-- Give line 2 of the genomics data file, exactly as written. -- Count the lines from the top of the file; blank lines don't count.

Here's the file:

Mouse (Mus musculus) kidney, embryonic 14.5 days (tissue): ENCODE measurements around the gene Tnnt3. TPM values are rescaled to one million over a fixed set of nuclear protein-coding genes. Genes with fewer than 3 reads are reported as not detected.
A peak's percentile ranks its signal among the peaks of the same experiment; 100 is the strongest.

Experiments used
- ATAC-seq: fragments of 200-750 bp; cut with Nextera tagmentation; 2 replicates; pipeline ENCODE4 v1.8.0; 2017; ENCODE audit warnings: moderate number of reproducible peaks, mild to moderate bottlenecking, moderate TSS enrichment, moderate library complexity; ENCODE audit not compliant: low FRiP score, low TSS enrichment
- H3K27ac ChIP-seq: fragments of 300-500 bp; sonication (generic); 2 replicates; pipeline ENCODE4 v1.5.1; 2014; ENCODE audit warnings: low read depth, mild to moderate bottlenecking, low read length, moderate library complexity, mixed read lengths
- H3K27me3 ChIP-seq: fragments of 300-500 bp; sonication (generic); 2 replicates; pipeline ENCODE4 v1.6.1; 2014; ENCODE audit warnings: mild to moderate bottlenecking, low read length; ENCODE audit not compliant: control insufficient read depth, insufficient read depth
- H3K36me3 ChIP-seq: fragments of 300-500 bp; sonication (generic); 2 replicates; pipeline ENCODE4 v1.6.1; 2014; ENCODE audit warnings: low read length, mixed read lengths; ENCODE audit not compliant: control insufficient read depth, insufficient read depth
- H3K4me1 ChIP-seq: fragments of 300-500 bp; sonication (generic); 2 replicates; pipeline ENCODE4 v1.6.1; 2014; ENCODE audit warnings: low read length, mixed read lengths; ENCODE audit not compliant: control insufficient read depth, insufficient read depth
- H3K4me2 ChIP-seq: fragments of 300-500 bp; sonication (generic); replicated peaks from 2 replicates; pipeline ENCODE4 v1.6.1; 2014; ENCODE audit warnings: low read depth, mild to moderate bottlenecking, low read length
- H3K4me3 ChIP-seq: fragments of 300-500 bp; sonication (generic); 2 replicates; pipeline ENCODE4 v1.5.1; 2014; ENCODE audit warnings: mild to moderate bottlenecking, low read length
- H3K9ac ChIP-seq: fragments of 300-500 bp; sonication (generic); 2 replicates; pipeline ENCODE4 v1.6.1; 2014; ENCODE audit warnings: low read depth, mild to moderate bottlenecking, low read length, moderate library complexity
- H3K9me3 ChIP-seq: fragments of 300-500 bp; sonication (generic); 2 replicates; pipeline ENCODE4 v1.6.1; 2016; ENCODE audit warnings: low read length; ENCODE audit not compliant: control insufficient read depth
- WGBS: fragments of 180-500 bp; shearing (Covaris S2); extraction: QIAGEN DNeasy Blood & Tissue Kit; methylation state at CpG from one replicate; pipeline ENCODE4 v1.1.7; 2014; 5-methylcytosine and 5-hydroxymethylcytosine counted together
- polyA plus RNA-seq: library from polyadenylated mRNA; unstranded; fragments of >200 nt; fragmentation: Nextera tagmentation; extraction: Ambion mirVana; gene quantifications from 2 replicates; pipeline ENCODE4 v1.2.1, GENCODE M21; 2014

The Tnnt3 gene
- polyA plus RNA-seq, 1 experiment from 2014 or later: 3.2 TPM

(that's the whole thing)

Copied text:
A peak's percentile ranks its signal among the peaks of the same experiment; 100 is the strongest.